Cai Be

Cai Be is a town on the Mekong, criss-crossed with a network of smaller rivers and canals. Tourism hasn’t boomed there yet, so you can experience the true essence of Vietnam.

I was looking forward to arriving in Cai Be, as I love visiting rustic cottage industries to learn age-old techniques. It is important to visit these cottage industries to find out how things are really made. In the West we buy rice paper, noodles, tofu, fish sauce or coconut milk straight from a supermarket, but have no idea how they are produced, as they all come in a sealed pack, bottle or tin.

So all throughout this journey, I made a point to learn more about how these foods are made, as it makes us appreciate the product so much more.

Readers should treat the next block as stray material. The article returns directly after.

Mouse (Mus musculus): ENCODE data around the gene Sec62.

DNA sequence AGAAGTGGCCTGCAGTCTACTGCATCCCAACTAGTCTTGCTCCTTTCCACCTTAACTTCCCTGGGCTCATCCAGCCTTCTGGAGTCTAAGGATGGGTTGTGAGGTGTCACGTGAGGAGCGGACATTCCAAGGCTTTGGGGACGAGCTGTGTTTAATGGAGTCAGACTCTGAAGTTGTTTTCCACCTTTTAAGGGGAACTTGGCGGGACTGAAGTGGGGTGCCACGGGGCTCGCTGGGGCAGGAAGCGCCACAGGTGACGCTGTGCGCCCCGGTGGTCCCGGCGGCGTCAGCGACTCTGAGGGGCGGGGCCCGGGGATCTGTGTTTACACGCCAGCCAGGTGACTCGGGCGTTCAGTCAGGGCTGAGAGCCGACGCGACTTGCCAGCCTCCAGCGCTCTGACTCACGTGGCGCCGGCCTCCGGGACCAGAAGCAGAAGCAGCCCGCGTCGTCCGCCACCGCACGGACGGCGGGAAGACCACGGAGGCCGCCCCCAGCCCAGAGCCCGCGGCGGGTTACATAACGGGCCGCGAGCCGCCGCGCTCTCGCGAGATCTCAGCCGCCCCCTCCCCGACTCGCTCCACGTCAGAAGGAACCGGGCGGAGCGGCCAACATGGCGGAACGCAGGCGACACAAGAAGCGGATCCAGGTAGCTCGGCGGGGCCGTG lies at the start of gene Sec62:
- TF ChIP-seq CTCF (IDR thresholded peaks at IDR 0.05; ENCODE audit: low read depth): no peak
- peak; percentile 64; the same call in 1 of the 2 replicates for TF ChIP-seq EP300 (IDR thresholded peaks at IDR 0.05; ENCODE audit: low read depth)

Locals in Cai Be were more than happy for me to watch them at work. In one afternoon I saw sea salt being soaked, steamed and refined; rice and peanuts roasted together to make pop rice; young coconut water turned into caramelised sugar; ginger and coconut made into candy; rice made into vermicelli noodles; coconut ƒflesh turned into jam; and most exciting of all, netted rice paper being made.

Six ladies sat on low plastic stools each with two small woks in front of them, and a large red bucket of liquid batter made from rice, salt and water. Their skill and speed was incredible. Watching these ladies at work, seeing them create perfectly round paper-thin netted rice paper in a matter of seconds, was like watching a live painting.